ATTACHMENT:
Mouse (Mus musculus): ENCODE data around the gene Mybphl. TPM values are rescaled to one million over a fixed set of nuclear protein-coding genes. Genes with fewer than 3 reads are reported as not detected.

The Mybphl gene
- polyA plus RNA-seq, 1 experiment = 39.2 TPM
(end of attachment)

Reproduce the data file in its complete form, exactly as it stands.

Mouse (Mus musculus): ENCODE data around the gene Mybphl. TPM values are rescaled to one million over a fixed set of nuclear protein-coding genes. Genes with fewer than 3 reads are reported as not detected.

The Mybphl gene
- polyA plus RNA-seq, 1 experiment = 39.2 TPM